T4 was measured using an RIA kit for neonatal T4 (Coat-a-Count/Siemens). Blood samples from mice were collected as a blood drop on filter paper. Assays were performed according to manufacturer’s protocol, and analyzed using a gamma counter. Calibrators run simultaneously with mouse serum samples were used to create a standard curve that was used to determine sample concentrations.
A commercial RIA kit (Kronus, Star, ID) was used to measure TRAb levels in mice. Serum was collected by allowing whole mouse blood to clot and then centrifuging to separate. Assay was performed according to the manufacturer’s protocol, and analyzed using a gamma counter. Calibrators run simultaneously with mouse serum samples were used to create a standard curve that was used to determine sample concentrations.
Human thyroid primary cells were grown and treated for 1–3 days with 1 ug of stimulating anti-CD40 antibody (G28.5) as described above. Total RNA was purified from cells of thyroids using TRIzol and was then DNAse treated. For the analysis of mouse thyroid tissues, we collected thyroids at the time of sacrifice from wild type non-EAGD, wild type EAGD, transgenic non-EAGD, and transgenic EAGD mice either 5 or 9 weeks after the initiation of TSHR immunization,. Because of constraints related to cost and amount of RNA needed for RNAseq, extracted thyroid RNA was pooled (WT non-EAGD n=3, WT EAGD n=4, TG non-EAGD n=6, and TG EAGD n=6).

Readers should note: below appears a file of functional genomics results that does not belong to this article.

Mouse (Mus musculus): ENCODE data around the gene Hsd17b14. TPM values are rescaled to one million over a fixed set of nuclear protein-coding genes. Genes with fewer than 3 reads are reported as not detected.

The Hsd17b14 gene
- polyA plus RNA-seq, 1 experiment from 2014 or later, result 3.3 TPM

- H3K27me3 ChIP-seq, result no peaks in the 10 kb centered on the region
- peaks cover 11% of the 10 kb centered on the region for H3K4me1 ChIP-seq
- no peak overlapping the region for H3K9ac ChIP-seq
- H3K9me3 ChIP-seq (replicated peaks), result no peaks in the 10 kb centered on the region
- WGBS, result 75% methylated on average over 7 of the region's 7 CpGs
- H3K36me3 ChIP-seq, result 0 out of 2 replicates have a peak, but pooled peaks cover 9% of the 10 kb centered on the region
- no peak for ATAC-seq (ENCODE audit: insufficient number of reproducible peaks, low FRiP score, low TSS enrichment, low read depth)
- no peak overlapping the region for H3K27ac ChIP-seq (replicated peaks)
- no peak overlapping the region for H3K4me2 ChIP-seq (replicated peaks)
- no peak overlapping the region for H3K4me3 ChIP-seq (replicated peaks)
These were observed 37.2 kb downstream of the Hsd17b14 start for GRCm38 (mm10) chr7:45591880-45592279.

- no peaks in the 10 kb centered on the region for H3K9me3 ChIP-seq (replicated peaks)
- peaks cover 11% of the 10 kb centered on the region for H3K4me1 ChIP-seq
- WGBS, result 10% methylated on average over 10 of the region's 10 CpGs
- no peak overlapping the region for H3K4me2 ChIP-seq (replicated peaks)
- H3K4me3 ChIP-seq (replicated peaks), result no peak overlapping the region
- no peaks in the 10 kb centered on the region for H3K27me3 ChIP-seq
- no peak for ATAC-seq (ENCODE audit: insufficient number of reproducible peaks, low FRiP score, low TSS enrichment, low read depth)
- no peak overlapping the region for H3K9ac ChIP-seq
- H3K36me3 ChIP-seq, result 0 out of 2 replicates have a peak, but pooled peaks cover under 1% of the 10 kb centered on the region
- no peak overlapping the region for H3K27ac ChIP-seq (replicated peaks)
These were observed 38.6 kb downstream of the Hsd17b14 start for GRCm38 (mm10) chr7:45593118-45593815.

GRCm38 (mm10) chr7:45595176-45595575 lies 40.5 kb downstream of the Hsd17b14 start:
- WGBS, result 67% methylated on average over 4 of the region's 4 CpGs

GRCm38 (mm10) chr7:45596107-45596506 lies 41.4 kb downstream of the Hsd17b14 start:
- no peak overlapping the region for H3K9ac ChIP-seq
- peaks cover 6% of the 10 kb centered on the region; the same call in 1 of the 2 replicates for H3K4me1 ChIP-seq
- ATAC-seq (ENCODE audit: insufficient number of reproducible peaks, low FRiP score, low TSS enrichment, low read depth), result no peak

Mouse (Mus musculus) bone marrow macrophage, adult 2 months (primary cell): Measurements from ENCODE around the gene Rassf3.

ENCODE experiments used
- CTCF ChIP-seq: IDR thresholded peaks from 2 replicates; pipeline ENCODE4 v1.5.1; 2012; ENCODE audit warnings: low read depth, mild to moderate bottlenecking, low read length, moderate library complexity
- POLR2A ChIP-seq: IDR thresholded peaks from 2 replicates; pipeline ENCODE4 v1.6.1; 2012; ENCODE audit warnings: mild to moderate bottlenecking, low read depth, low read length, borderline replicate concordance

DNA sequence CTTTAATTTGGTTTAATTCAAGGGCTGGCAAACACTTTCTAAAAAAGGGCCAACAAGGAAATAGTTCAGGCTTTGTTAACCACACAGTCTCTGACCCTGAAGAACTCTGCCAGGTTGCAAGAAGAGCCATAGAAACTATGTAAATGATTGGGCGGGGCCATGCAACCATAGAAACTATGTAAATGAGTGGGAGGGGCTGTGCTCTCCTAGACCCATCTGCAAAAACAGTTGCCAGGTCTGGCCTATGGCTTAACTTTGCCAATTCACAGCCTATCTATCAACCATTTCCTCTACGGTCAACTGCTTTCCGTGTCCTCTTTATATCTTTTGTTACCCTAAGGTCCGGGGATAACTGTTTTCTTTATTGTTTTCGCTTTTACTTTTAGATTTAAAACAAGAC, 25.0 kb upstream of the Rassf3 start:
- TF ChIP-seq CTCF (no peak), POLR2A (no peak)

RNAseq is a method of transcriptome analysis that consists of sequencing a cDNA library by high throughput next generation sequencing. The number of reads aligning to a specific gene sequence is proportional to the abundance of that gene in the sample from which the cDNA library was prepared. We used the mRNA-Seq Sample Preparation Kit from Illumina (San Diego, CA) according to the manufacturer’s recommendation. Briefly, mRNA was extracted from 2 ug of total RNA using oligo-dT magnetic beads and fragmented at high temperature using divalent cations. A cDNA library compatible with the Illumina next generation sequencing technology was then prepared from the fragmented mRNA by reverse transcription, second strand synthesis, and ligation of specific adapters. The amount of dsDNA in each library was accurately quantified by spectrofluorometric analysis using the Qbit system from Invitrogen (Carlsbad, CA) and diluted to a 10nM concentration. Next generation sequencing was performed on an Illumina Genome Analyzer IIx according to the manufacturer’s recommendations using the Single-Read Cluster Generation Kit v2 and the SBS Sequencing Kit v3. Image analysis and base calling was conducted in real-time by the SDS 2.5/RTA1.5 software. The reads with good quality were aligned to reference sequence databases of human (ucsc hg18) or mouse (mm9) genome, RefSeq exons, splicing junctions, and contamination databases, including ribosome and mitochondria sequences using BWA, and alignment files in SAM format were generated. After filtering reads that mapped to contamination databases, the reads that were uniquely aligned to each exon and splicing-junction sites were extracted and counted. The read count for each RefSeq transcript was calculated by combining the counts for exons and splicing junctions of corresponding transcript normalized to relative abundance in Fragments Per Kilobase of exon model per Million (FPKM) in order to compare transcription levels among samples.